The winds of change are blowing in Malaysia, as the government is taking on an ambitious agenda of structural reform. The objective is to climb up the income ladder and join the league of high-income economies. This is a difficult challenge – one which not many countries have successfully met in the post-war period.
Against this backdrop, the World Bank’s launch of a new report on the Malaysian economy (full disclosure: I lead the team who authors the report) is timely. The Malaysia Economic Monitor, which will be published twice a year, aims to provide context to the challenges facing Malaysia and serves as a platform for discussion and the sharing of knowledge.
Knowledge-sharing is a requisite for the innovation- and knowledge-dependent economy which Malaysia aspires to develop. In this spirit, the Malaysia Economic Monitor is accompanied with a major outreach effort to policymakers, private sector leaders, market participants, civil society, think tanks and journalists.
What in a nutshell are some of the key findings of our report?
One finding is that the recent crisis was to some extent a distraction from Malaysia’s fundamental challenges. Yes, Malaysia was hard hit in terms of headline GDP figures and yes, the fiscal deficit rose to levels that raised investor concern. But Malaysia was spared the financial impact of the crisis that crippled advanced economies and the crisis remained very much a manufacturing-for-exports crisis with only moderate spillovers to the rest of the real economy. The fiscal deficit is also much lower when looking beyond headline numbers and including the entire public sector.
Malaysia’s fundamental challenge – simply put – is the need to revitalize the dynamism of its economy. Epitomizing this challenge is the anemic performance of private investment, which fell with the Asian crisis from 30 percent to some 10 percent of GDP and – unlike other countries in the East Asia and Pacific region – remained at that level and never recovered. The flipside of this is the large current account surplus, which indicates that the Malaysian private sector is voting with its feet.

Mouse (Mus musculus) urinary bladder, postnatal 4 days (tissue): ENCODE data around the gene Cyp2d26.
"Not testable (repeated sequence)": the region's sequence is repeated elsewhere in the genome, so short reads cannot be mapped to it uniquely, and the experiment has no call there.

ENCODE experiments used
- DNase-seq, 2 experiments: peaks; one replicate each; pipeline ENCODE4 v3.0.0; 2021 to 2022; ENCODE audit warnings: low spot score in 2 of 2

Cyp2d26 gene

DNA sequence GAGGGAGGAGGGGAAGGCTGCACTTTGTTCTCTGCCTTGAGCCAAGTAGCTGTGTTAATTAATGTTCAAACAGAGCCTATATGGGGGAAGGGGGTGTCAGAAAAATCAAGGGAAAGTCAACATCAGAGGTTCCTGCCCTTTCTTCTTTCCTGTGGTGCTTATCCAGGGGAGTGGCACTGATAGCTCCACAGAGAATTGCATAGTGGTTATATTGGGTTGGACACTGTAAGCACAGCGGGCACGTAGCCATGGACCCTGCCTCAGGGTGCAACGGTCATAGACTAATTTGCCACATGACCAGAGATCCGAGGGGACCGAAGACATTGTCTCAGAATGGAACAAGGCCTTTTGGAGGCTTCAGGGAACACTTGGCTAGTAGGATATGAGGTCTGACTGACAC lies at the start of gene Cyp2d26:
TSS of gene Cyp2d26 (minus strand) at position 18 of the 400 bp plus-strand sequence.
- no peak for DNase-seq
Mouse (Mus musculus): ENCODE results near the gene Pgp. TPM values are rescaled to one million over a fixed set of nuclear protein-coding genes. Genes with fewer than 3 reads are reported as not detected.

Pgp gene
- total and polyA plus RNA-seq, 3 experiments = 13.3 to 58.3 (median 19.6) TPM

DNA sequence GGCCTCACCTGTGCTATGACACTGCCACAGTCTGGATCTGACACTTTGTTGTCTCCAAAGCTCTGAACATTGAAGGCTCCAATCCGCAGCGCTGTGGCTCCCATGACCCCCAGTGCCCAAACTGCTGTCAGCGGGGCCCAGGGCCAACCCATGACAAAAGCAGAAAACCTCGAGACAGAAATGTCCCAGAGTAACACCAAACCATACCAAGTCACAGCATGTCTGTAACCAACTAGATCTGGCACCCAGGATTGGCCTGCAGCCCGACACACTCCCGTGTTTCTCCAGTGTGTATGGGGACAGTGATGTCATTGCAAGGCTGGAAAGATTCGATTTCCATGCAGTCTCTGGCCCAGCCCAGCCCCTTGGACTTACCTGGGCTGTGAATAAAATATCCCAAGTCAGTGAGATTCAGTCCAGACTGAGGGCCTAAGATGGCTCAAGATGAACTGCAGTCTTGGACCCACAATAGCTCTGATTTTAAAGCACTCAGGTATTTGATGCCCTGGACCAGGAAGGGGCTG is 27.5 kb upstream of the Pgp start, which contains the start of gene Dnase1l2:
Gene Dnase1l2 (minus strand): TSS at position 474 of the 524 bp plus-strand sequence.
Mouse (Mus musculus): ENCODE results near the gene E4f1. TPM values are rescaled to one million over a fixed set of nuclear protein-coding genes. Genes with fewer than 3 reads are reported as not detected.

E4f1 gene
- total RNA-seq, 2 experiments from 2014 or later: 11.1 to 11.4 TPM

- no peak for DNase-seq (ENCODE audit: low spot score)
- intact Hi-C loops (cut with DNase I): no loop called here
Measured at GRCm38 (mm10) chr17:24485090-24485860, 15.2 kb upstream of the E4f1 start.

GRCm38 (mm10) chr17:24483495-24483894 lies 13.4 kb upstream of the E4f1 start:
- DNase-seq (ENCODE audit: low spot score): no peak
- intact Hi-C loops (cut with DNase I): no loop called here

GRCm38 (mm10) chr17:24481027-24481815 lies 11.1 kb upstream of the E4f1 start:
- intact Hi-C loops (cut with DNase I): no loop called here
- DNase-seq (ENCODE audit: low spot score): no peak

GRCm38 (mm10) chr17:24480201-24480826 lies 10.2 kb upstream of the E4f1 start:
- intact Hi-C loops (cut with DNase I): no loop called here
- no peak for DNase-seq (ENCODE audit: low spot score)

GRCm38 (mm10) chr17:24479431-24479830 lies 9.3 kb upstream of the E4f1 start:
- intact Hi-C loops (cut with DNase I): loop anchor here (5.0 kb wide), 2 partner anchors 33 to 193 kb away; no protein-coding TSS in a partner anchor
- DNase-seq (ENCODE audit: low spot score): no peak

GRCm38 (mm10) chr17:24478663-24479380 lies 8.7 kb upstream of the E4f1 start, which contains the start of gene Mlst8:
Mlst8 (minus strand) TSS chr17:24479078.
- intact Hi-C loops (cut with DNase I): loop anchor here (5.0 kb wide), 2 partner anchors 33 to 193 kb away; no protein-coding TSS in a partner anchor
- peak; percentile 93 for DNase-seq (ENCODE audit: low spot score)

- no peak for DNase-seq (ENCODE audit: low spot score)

National savings have increasingly gone to finance opportunities abroad, which by revealed preference seem to attract greater returns. Looking ahead, with the emergence of China and India on the global stage, this trend is unlikely to be reversed. In addition, as the global economy rebalances, competition for export market share and foreign direct investment will likely intensify. These external factors make it all the more necessary for Malaysia to revitalize the dynamism of its economy, so that national savings can find their way back into the country.
Revitalizing the dynamism of the economy boils down to, among other things, energizing the role of the private sector, building an internally competitive economy (which is different from ensuring external competitiveness), and making sure that along the way no one is left behind. To put these general thoughts into practice, our report recommends a four-pillar strategy that rests on greater specialization of the economy, better education and skills formation, effective and well-targeted social safety nets and insurance programs, and solid public finance. The report contains ample details on each of these suggestions.
But let me say no more and, much in the spirit of the purpose of this report, ask for your perspectives about the challenges and opportunities facing Malaysia. Focusing on the all-important million-ringgit question, what do you think it will take for Malaysia to make the next step up the income ladder?